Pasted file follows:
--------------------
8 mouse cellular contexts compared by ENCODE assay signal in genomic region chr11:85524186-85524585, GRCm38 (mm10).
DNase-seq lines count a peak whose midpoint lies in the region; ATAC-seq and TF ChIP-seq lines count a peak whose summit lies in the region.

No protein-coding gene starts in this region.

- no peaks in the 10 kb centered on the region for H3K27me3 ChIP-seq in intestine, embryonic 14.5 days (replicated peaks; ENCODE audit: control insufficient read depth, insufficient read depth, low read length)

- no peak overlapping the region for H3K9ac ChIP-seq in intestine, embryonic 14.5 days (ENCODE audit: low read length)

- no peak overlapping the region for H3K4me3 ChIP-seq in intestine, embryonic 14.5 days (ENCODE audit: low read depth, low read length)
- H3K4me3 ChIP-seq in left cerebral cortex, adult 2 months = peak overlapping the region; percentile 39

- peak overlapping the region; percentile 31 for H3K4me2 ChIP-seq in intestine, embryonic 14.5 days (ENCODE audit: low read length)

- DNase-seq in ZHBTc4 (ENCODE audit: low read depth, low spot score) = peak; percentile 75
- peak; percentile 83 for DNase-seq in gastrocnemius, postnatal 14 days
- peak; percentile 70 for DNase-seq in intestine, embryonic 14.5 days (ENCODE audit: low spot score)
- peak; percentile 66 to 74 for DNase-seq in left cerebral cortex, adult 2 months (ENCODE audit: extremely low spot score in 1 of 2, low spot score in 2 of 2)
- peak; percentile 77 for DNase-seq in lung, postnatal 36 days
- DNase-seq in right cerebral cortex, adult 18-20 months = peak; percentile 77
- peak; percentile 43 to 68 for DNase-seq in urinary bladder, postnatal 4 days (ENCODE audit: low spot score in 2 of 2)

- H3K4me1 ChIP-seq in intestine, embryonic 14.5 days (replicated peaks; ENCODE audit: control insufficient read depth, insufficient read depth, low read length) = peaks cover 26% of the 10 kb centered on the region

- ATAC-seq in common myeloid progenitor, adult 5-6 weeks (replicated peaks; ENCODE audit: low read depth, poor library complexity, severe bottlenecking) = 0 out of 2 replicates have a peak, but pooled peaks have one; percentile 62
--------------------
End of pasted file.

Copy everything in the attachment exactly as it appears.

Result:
8 mouse cellular contexts compared by ENCODE assay signal in genomic region chr11:85524186-85524585, GRCm38 (mm10).
DNase-seq lines count a peak whose midpoint lies in the region; ATAC-seq and TF ChIP-seq lines count a peak whose summit lies in the region.

No protein-coding gene starts in this region.

- no peaks in the 10 kb centered on the region for H3K27me3 ChIP-seq in intestine, embryonic 14.5 days (replicated peaks; ENCODE audit: control insufficient read depth, insufficient read depth, low read length)

- no peak overlapping the region for H3K9ac ChIP-seq in intestine, embryonic 14.5 days (ENCODE audit: low read length)

- no peak overlapping the region for H3K4me3 ChIP-seq in intestine, embryonic 14.5 days (ENCODE audit: low read depth, low read length)
- H3K4me3 ChIP-seq in left cerebral cortex, adult 2 months = peak overlapping the region; percentile 39

- peak overlapping the region; percentile 31 for H3K4me2 ChIP-seq in intestine, embryonic 14.5 days (ENCODE audit: low read length)

- DNase-seq in ZHBTc4 (ENCODE audit: low read depth, low spot score) = peak; percentile 75
- peak; percentile 83 for DNase-seq in gastrocnemius, postnatal 14 days
- peak; percentile 70 for DNase-seq in intestine, embryonic 14.5 days (ENCODE audit: low spot score)
- peak; percentile 66 to 74 for DNase-seq in left cerebral cortex, adult 2 months (ENCODE audit: extremely low spot score in 1 of 2, low spot score in 2 of 2)
- peak; percentile 77 for DNase-seq in lung, postnatal 36 days
- DNase-seq in right cerebral cortex, adult 18-20 months = peak; percentile 77
- peak; percentile 43 to 68 for DNase-seq in urinary bladder, postnatal 4 days (ENCODE audit: low spot score in 2 of 2)

- H3K4me1 ChIP-seq in intestine, embryonic 14.5 days (replicated peaks; ENCODE audit: control insufficient read depth, insufficient read depth, low read length) = peaks cover 26% of the 10 kb centered on the region

- ATAC-seq in common myeloid progenitor, adult 5-6 weeks (replicated peaks; ENCODE audit: low read depth, poor library complexity, severe bottlenecking) = 0 out of 2 replicates have a peak, but pooled peaks have one; percentile 62